Was The Egyptian Revolution Of 1953 More Beneficial Or Consequential?

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Was the Egyptian Revolution of 1952 more beneficial or consequential? Word Count: 3100 Was the Egyptian Revolution of 1952 more beneficial or consequential? Abstract This essay investigates the question ‘was the revolution of 1952 in Egypt more beneficial or consequential?’ The investigation makes use of a range of primary and secondary sources and data tables that support economic growth, Nasser and Sadat’s impact and immediate effects of the revolution…show more content…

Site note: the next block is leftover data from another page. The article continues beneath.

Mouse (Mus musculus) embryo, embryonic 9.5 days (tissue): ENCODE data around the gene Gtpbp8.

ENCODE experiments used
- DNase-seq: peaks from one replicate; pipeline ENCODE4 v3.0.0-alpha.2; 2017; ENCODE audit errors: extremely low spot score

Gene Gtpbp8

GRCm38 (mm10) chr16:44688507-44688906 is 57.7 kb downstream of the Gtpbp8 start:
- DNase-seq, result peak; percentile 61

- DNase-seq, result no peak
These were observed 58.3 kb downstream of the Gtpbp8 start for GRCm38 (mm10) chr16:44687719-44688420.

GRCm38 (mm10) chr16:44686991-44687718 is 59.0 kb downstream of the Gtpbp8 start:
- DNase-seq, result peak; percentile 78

Ezzat Molouk Kenawy. Both historians identify the pattern of decrease in GDP growth rate but Dr. Kenawy pins this decrease to the effects of “the war burden was a lot bigger if one considers the material (weapons and fighting technique, machine, equipment, buildings) and human losses” Conclusion This essay has sought out to answer the question ‘Was the Egyptian Revolution of 1952 more beneficial or consequential?’ From the support and claims given throughout a majority of the primary and secondary sources, it is obvious that the Egyptian Revolution of 1952 served to be more consequential. There were a handful of benefits to the Egyptian Revolution like the liberation from Britain, Aswan High Dam, and And Agricultural Land Reform. But even the benefits helped to have some negative impact imbedded in the event or situation. Though this was not the case with the liberation from Britain a negotiation and issue sought out for too long, it was an issue when discussing the Agrarian Reform Law. Nasser did help every individual peasant to an extent but then there came the question of whether the large landowners benefited. They lost their land, were forced to own only small part, and this small portion was not enough to aid in the
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